• kindasorta

      The nine-months-out horizon is good at communicating a sort of misery index for a school’s graduates, wherein the lack of a full-time, bar-required job after nine months can be viewed as failure to some extent in the majority of cases. In addition, if one is to work in a NLJ 250 firm, a federal government office or a federal judge’s chambers (e.g., well-paying and prestigious jobs that mark one as worth employing by law schools, among others), it will have begun within that time frame or not at all. In any case, the longitudinal data for legal employment is too scant to make any real statements about the lifetime earning potential of a JD, although NALP is trying to remedy that.

      I would also remind you that the majority of these “_very_well-paid” JD-advantage jobs that exist are going to people with resumes very much like yours at that time. Nobody’s who can’t find a job in the law after nine months is going to step into one of these jobs instead, at first or maybe ever. If this crisis were about people who were offered highly remunerative compliance jobs after a few years clerking for a federal judge and working at Latham & Watkins, it wouldn’t be the problem that it is for law school applications. Certainly it would be difficult for a student from Widener to duplicate your success, in the absence of wealth, family connections, etc. For that matter, a Fordham graduate these days would find it a hard road to walk too.

      • Benjamin Barros

        You raise a lot of issues. Let me just touch on a couple of them. (1) You are correct in a sense about some of the compliance jobs – the ones I was getting calls about were open to Big Law associates. But the point I was making in this context is that some compliance jobs are truly JD advantaged, and many pay well. My sense from my former students who have gone into compliance is that they were hired because they were lawyers. The starting salaries seem to be respectable. If we are counting the jobs that JDs get, we can’t completely discount compliance. (2) One of the biggest problems in discussions of the legal job market is that too many people focus only on the high-prestige jobs. I will concede that I’ve had a number of these jobs. I am close with a lot of my former students who are not in super-high-prestige jobs, but who are doing interesting work, are becoming leaders in their community, and are making a good living. Working as a lawyer for the state government, for example, is a highly desirable job. (My wife, who has better credentials than me, works for a state agency now). State jobs, state clerkships (including appellate clerkships), and very good small to midsize firm jobs often open up later. The hiring process for the majority of the legal economy does not follow the same hiring pattern as the types of jobs you mention.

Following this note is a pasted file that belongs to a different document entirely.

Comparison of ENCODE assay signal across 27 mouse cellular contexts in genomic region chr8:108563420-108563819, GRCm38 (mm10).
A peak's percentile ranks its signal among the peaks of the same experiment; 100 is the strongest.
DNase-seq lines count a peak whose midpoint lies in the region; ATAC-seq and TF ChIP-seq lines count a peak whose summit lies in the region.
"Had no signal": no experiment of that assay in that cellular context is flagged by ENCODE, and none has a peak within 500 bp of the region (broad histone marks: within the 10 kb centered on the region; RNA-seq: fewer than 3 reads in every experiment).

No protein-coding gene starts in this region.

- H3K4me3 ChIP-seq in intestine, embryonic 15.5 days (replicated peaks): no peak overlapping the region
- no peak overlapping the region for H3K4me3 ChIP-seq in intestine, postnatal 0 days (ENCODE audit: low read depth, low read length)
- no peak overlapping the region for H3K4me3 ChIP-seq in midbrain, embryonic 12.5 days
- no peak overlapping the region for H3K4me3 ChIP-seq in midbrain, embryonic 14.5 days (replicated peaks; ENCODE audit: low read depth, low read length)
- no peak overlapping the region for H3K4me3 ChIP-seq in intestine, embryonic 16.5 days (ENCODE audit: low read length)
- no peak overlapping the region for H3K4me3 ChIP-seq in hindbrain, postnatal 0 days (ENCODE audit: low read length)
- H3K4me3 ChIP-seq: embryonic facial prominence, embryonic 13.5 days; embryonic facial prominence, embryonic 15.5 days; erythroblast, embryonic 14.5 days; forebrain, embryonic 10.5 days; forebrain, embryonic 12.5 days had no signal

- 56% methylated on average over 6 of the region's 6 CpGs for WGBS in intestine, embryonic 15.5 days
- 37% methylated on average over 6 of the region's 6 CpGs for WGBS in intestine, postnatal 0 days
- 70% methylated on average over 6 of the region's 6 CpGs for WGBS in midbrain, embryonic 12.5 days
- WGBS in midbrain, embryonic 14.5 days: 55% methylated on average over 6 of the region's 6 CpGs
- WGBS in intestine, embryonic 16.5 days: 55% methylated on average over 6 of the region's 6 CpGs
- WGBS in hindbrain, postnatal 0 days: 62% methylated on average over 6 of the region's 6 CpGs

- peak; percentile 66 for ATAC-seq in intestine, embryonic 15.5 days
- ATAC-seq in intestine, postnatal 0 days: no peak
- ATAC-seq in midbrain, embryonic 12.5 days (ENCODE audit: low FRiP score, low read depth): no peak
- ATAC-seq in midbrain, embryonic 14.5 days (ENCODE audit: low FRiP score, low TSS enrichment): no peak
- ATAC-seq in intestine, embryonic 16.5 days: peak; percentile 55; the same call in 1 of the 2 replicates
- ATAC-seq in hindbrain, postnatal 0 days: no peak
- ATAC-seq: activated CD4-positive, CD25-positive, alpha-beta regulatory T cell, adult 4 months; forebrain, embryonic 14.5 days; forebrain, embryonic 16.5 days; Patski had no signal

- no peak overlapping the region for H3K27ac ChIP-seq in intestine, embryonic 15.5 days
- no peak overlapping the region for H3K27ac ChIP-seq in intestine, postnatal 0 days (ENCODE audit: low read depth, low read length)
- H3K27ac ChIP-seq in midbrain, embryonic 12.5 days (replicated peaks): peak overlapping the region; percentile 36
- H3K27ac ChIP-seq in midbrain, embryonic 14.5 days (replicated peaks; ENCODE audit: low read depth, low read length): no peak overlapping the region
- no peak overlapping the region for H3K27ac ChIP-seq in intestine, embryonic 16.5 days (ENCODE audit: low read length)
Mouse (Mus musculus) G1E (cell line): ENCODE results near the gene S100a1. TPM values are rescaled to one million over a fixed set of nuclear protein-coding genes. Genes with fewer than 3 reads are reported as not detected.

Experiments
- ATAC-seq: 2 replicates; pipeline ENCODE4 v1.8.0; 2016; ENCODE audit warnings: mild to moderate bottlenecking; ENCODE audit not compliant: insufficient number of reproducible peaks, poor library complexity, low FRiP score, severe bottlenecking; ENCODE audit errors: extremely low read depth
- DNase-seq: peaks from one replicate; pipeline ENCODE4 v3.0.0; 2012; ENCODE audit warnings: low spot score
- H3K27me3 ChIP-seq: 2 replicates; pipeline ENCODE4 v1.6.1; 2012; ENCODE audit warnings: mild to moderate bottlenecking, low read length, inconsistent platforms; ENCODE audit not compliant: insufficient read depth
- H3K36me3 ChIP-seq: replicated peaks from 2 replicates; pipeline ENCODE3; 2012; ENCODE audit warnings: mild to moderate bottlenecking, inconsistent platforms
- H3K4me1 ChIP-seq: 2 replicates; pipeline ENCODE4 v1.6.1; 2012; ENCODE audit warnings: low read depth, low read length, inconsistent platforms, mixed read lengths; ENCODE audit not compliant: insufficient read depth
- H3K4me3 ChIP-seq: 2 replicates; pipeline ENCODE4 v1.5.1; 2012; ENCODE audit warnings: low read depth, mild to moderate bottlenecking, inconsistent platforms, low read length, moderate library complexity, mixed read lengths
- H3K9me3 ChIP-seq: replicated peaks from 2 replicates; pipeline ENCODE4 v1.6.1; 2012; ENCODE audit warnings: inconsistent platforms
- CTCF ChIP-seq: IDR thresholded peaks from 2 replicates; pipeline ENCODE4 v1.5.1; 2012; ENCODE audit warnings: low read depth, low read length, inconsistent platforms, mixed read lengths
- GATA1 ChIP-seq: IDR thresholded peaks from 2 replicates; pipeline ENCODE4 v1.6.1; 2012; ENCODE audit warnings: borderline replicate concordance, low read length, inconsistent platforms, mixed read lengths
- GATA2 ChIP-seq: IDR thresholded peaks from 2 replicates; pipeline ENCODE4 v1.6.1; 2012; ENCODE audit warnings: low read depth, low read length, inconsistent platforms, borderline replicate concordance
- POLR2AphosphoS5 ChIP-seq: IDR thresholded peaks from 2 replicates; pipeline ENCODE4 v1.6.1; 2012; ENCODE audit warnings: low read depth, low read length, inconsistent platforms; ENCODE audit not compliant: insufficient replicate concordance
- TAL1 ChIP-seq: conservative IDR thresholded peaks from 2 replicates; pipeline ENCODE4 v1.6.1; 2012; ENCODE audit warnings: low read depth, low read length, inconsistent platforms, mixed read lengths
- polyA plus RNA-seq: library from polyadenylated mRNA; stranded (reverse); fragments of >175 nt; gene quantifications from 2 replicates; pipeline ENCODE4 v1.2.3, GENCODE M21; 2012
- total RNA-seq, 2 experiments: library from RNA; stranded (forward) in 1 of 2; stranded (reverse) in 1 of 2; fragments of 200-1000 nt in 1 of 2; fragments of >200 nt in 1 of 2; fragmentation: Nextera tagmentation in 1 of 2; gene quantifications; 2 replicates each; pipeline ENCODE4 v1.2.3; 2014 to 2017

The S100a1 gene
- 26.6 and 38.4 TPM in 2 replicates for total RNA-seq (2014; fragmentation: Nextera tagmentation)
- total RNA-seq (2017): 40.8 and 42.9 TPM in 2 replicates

I agree completely, by the way, about the lack of good data. It would be great to be able to talk about these issues with a truly robust data set.

        • kindasorta

          I’m not discounting compliance work, or any other field where a background in law is an advantage. I simply believe that such work is typically less JD-advantage than it is legal-experience-advantage, and with good reason – if they’re hiring people for their legal acumen and you couldn’t find a job as an attorney first, why would they hire you over somebody else who did?

  • Barry_D

    Deborah: “Second, law schools may continue to benefit from optimism bias among prospective students. Employment rates may not need to reach 100% for full-time, long-term, law-related jobs; applicants might return to law schools as those rates reach 70%, 80%, or 90%. Employment needs to rise only to the point at which individual applicants think that they will succeed.”

    You might want to check placement figures; overall, law schools have ~50% placement in ‘full-time, long-term, law-related jobs’, and that’s with schools cooking the books.